Lessons on Rigid Dynamics


    THIS work treats of the geometry of motion, D'AIembert's principle, reduction of the expressions for the effective forces, moments and products of inertia, energy, precessional motion, and certain differential equations which occur in treating of the subject of Rigid Dynamics. There is an excellent selection of exercises, many of which are worked out, and the answers are in many cases accompanied by useful hints. The book appears to us to be in every respect an admirable one, and to be a good introduction to the study of this difficult branch of natural philosophy. We agree with Mr. Pirie in thinking that much of the difficulty students find in this subject arises from the explanations which are given in the ordinary text-books being for the most part brief and often, in consequence, obscure. We believe the author's hope that his book may be useful not only to students of natural philosophy, but also to engineers, is likely to be realised. We cordially recommend the book.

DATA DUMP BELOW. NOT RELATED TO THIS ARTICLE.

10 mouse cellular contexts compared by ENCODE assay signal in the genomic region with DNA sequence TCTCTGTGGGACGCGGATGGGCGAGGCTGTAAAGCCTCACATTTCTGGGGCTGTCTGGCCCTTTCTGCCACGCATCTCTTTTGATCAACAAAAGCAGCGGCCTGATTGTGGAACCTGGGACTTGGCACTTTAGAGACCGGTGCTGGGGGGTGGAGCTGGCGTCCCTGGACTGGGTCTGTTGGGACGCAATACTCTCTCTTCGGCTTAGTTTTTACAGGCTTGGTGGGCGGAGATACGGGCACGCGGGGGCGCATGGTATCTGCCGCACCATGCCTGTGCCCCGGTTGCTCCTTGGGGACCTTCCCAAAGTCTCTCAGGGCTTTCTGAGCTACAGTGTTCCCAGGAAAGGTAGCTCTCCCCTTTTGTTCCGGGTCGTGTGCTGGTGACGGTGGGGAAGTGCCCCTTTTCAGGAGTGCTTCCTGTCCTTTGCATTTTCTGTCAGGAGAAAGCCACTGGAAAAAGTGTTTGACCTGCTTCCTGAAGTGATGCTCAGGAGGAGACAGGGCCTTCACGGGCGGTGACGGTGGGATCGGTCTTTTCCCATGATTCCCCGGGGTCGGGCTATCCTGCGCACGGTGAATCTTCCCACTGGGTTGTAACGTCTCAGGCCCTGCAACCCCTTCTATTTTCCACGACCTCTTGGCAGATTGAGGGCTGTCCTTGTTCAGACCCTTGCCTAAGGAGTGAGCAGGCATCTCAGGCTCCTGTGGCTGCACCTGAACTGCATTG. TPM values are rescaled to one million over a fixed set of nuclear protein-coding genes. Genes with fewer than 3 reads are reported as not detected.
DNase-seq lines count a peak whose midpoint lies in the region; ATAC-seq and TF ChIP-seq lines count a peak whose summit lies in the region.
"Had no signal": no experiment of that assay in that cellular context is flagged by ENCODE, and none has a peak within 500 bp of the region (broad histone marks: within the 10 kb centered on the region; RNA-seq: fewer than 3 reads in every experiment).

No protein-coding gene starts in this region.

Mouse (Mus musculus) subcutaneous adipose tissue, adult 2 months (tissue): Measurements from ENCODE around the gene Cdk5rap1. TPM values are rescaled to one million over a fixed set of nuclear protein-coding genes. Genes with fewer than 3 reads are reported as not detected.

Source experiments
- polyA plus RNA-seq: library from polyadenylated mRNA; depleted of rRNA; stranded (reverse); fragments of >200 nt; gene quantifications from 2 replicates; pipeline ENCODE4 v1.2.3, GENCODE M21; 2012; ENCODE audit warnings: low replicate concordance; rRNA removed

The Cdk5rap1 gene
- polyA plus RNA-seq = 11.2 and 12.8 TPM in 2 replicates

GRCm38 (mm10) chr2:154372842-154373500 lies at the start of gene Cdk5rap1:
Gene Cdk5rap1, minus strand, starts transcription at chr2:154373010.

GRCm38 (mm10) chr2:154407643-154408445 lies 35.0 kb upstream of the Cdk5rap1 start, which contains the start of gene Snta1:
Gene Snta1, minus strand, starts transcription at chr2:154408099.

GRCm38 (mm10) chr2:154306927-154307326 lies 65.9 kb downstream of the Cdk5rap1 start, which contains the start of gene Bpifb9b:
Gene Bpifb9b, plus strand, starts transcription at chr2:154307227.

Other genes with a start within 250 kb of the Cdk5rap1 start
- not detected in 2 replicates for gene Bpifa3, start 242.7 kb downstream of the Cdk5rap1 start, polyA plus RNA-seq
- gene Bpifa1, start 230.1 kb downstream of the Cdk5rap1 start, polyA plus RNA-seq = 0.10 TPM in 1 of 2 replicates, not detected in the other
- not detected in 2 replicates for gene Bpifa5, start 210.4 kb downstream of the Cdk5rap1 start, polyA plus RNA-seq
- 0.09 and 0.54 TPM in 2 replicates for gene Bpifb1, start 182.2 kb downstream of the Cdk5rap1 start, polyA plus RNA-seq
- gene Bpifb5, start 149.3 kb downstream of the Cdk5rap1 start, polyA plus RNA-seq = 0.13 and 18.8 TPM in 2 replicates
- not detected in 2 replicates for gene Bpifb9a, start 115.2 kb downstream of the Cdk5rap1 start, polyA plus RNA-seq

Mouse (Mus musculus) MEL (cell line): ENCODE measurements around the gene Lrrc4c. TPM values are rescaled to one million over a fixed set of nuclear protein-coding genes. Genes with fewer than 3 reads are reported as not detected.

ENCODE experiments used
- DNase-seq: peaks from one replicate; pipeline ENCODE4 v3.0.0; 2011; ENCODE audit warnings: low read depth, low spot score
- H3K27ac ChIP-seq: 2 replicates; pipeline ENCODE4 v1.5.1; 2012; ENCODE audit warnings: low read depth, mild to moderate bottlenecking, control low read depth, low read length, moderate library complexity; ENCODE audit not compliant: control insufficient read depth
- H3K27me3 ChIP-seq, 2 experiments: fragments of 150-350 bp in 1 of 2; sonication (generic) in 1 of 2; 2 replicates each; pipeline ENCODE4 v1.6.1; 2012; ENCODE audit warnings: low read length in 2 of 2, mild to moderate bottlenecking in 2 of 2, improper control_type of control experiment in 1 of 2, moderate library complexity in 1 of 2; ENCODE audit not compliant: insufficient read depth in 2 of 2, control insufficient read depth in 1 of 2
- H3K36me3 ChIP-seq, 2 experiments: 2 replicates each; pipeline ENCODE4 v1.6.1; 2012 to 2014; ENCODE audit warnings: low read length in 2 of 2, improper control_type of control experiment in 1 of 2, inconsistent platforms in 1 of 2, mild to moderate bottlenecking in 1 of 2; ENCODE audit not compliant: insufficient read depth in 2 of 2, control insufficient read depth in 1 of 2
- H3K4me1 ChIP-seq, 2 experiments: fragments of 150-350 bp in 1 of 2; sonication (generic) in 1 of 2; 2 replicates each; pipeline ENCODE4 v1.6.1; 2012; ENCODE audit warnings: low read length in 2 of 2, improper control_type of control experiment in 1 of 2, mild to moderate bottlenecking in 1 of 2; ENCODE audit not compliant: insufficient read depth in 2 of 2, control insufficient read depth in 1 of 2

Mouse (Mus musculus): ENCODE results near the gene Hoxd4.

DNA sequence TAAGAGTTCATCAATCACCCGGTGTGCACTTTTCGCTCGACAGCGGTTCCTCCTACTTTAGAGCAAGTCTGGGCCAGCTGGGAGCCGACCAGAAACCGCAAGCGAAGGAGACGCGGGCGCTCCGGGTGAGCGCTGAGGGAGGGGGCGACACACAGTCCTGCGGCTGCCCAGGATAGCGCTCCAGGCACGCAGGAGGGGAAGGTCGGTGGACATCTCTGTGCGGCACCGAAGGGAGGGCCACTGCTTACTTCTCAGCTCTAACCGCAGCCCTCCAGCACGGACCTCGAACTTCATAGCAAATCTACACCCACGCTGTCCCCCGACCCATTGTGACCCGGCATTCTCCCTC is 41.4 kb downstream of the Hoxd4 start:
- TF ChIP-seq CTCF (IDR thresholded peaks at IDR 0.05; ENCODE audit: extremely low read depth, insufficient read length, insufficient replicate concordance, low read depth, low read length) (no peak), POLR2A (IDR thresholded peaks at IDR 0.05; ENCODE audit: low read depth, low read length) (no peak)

Lessons on Rigid Dynamics.




    By the (London: Macmillan and Co., 1875.)

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